The Gao–Guenie meteorite is a Olivine-Bronzite Chondrite, H5 meteorite that fell on Burkina Faso, West Africa, on March 5, 1960 at 17:00 (local time). The fall was composed of a large number of fragments and it is one of the largest observed meteorite showers in Africa to date.
The meteorite, prior to 1999, was formerly known as Gao and Guenie meteorites, however, once evaluated as the same meteorite event, they now share the collective name Gao–Guenie. Scientists believe there were three separate detonations during its descent, meaning the searing friction and heat of entry into the atmosphere caused the meteorite to explode into fragments, continued their decent, heating and fragmenting a second time, and then again, for a third time.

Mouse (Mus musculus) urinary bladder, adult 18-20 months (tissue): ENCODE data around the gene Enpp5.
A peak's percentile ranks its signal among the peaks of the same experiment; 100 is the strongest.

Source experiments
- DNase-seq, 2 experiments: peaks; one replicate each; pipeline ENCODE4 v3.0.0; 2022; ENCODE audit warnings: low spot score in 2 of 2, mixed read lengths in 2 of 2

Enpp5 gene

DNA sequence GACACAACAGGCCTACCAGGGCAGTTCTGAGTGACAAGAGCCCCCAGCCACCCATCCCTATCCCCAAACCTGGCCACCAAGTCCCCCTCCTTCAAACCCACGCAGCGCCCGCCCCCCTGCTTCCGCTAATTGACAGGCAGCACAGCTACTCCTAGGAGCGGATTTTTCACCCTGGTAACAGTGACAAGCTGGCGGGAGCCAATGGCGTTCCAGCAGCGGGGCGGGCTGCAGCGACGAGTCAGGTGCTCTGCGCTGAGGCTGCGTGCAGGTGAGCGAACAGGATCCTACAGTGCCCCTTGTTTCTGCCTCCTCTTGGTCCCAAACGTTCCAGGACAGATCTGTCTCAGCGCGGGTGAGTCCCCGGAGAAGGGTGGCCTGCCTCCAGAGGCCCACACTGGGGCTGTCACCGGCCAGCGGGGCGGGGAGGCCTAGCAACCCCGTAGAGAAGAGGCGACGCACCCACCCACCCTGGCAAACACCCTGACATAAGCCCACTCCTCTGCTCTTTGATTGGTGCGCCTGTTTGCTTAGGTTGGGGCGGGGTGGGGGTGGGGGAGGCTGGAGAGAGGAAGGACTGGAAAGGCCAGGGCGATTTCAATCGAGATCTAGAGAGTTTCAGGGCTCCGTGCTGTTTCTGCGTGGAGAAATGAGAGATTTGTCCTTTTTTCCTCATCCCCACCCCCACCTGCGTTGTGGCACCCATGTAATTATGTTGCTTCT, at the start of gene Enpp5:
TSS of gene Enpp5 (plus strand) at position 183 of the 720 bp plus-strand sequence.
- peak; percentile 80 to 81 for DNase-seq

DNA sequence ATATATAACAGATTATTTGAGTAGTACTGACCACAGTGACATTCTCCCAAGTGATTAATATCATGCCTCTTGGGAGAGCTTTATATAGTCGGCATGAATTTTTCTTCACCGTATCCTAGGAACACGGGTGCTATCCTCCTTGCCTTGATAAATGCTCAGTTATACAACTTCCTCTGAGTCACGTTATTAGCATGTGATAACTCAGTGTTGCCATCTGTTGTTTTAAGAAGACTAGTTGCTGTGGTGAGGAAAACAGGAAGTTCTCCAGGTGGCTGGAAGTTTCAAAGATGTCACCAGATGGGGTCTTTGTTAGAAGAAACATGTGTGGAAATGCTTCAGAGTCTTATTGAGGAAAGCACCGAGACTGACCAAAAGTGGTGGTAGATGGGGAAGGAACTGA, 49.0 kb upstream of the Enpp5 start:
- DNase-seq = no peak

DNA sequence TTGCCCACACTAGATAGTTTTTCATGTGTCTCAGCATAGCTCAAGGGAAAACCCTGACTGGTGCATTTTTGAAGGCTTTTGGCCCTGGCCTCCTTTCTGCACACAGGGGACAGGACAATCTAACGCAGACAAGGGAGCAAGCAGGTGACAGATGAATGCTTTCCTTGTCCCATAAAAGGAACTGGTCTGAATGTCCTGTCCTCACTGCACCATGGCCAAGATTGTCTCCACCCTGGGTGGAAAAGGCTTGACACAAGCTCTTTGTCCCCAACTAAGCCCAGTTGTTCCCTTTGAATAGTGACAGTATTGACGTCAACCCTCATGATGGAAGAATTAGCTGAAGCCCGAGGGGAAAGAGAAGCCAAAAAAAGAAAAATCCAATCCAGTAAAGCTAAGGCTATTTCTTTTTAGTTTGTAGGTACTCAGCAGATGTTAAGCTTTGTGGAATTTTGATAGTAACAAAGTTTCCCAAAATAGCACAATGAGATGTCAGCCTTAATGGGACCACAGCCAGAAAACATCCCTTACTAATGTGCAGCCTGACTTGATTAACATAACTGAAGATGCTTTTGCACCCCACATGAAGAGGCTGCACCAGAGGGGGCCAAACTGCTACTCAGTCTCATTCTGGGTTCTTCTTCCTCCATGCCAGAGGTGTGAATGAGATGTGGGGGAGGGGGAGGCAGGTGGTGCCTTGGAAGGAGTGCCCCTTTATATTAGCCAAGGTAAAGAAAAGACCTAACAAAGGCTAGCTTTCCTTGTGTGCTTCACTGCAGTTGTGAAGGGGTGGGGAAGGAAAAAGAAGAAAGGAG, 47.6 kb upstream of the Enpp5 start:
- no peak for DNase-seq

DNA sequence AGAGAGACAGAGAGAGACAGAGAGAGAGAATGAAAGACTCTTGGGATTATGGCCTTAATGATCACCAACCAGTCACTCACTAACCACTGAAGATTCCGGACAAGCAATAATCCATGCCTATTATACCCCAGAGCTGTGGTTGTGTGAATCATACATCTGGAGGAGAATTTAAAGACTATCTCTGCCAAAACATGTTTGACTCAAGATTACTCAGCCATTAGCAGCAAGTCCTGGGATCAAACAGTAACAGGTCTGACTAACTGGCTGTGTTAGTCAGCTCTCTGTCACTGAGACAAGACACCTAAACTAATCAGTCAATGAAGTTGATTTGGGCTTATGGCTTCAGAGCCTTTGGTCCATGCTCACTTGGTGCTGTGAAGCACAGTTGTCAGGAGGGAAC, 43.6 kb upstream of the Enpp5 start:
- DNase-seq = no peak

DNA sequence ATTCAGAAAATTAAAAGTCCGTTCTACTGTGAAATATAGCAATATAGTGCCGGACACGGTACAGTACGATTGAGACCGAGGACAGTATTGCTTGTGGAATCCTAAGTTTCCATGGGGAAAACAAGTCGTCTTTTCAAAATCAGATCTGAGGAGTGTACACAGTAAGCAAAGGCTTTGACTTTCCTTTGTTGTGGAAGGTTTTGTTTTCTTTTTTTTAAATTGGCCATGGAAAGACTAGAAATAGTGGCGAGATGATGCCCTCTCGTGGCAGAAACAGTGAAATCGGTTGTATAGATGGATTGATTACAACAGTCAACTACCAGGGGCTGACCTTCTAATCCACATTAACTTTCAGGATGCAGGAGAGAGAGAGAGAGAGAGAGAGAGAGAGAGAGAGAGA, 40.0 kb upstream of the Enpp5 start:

Several thousands of stones rained down over a triagular area of about 70 square kilometers (27 sq mi) and the sound of the fall could be heard 100 kilometers (62 mi) away. Eyewitnesses said that some trees were broken and hen houses destroyed. The largest stones recovered weigh up to 10 kilograms (22 lb).
An end slice - this has a rough side and a polished side, to bring out its details.
- 5.9 grams (0.20 ounces)
- 33.4 x 30.5 x 4.0 mm (1.3 x 1.2 x 0.15 inches)
- Observed Fall on May 5, 1960 in Burkina Faso, West Africa
- Photos show front, back, and side views